Gospel Jubilee in Massachusetts to Celebrate African-American Contributions to the Civil War

Taking part in the Sesquicentennial Gospel Jubilee on Saturday, May 24, at the King Phillip Stockade in Springfield are, from left, Josephine Ross, Karon Tyler, Eric Griffin, Terry Hamner, Skallywag Hawkins, Ray McClam, Bill Griffin, Joyce Davis, and Commander Ron Brace.
Taking part in the Sesquicentennial Gospel Jubilee on Saturday, May 24, at the King Phillip Stockade in Springfield are, from left, Josephine Ross, Karon Tyler, Eric Griffin, Terry Hamner, Skallywag Hawkins, Ray McClam, Bill Griffin, Joyce Davis, and Commander Ron Brace.

If you appreciate great gospel singing, don’t miss the Sesquicentennial Gospel Jubilee on Saturday, May 24, at the King Phillip Stockade in Forest Park.

But there’s much more to the free event that will take place from 11 a.m.-6 p.m. It will include presenters on veteran service programs and the 54th Co. A of Boston, color guards and Civil War encampment, featuring The Peter Brace Brigade that was established to honor the African-American contribution to the Civil War effort to keep America united.

There will be singing groups, living history reenactors, a veterans’ information table, a blank firing, drill teams, youth drum corps, a barbecue exhibition and a book raffle.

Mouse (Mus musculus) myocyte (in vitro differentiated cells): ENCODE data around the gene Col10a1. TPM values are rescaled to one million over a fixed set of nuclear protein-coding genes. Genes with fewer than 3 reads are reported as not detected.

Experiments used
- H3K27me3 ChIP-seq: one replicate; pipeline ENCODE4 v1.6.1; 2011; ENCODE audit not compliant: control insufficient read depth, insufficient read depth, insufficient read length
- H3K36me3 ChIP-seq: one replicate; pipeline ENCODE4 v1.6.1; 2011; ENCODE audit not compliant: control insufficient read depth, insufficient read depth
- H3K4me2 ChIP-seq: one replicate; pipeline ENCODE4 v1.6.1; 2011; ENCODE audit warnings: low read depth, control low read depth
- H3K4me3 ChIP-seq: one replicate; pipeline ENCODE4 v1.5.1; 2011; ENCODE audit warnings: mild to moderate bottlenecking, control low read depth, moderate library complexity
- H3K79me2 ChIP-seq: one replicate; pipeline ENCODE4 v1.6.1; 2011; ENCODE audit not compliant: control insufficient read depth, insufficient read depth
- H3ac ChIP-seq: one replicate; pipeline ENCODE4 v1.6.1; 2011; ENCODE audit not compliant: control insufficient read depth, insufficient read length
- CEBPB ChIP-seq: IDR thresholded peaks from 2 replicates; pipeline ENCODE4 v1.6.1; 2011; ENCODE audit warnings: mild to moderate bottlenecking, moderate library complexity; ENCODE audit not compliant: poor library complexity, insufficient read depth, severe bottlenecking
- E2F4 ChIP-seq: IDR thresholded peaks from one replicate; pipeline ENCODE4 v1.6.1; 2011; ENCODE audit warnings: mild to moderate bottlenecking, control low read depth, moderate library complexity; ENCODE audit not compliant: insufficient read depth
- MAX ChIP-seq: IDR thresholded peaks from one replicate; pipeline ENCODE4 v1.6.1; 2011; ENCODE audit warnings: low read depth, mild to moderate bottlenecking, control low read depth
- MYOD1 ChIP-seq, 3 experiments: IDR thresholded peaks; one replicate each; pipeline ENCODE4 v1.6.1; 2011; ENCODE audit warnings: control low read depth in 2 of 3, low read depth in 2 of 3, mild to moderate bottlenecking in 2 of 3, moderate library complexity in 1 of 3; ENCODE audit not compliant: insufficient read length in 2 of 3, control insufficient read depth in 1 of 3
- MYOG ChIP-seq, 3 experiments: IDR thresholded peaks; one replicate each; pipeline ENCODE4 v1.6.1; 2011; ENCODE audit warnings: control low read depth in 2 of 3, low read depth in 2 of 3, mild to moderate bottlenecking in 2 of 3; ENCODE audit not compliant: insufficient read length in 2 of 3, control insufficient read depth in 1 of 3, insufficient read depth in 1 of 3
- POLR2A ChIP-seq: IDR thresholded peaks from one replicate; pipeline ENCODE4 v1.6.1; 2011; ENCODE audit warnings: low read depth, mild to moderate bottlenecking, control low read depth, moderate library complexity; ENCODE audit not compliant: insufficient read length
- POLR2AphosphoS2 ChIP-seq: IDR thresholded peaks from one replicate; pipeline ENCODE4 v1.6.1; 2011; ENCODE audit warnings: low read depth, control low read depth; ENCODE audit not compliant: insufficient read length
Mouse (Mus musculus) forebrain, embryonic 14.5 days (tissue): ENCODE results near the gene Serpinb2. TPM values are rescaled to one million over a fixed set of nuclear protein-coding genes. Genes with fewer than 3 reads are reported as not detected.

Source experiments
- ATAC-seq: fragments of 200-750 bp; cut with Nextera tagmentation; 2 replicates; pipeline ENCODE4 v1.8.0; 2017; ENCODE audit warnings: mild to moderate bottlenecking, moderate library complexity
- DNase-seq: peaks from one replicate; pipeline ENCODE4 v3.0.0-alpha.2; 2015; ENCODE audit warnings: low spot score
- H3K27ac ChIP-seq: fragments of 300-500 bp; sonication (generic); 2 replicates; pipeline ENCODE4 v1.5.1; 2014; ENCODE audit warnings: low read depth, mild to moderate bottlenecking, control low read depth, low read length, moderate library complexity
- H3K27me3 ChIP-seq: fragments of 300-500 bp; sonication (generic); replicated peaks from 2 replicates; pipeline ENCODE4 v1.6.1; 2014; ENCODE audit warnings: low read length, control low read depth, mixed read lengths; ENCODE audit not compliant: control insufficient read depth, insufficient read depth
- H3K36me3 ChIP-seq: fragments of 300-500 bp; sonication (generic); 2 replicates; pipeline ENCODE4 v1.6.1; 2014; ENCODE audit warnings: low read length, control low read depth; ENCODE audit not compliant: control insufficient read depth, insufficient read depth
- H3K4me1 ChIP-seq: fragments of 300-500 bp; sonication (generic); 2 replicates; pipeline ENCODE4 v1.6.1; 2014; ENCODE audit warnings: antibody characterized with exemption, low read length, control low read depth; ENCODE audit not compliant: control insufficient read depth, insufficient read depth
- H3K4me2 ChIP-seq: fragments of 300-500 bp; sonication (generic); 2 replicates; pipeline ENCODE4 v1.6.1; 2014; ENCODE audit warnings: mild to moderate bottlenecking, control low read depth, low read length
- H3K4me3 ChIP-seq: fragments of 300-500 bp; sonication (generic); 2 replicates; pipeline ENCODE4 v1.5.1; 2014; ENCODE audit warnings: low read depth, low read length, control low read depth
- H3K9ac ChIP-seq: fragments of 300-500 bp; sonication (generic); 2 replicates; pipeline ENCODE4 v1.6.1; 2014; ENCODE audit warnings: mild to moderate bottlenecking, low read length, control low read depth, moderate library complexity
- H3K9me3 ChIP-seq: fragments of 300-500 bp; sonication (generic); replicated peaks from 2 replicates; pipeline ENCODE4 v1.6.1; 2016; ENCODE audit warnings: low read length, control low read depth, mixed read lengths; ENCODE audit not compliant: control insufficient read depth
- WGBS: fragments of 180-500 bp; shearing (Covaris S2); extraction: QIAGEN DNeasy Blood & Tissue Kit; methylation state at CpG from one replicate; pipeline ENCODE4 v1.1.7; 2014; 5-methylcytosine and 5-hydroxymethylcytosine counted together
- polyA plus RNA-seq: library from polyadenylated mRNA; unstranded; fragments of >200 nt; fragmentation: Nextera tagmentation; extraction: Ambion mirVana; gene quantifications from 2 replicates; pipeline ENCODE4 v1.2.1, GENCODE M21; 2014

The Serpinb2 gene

Frederick Douglas and Harriet Tubman characters will make presentations.

Commemorating the 150th anniversary of the Civil War, the Sesquicentennial Gospel Jubilee will acknowledge all who serve or who have served in the military, said Jay Griffin, program chairman for the event.

“African Americans have been serving in the (military) since the Revolutionary War,” he said. “We’ve come so far from slavery,” he added, mentioning an African American president and Massachusetts governor.

Griffin said he hoped the multi-faceted event would attract veterans and that while there they would learn about benefits available to them and their families.

The event will depict how soldiers in the Civil War lived.

Non-military men and women were camp followers and helped soldiers by taking care of the wounded, helping prepare food, mending clothes and helping build fortifications.

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Source: MassLive.com | Cori Urban | Special to The Republican 

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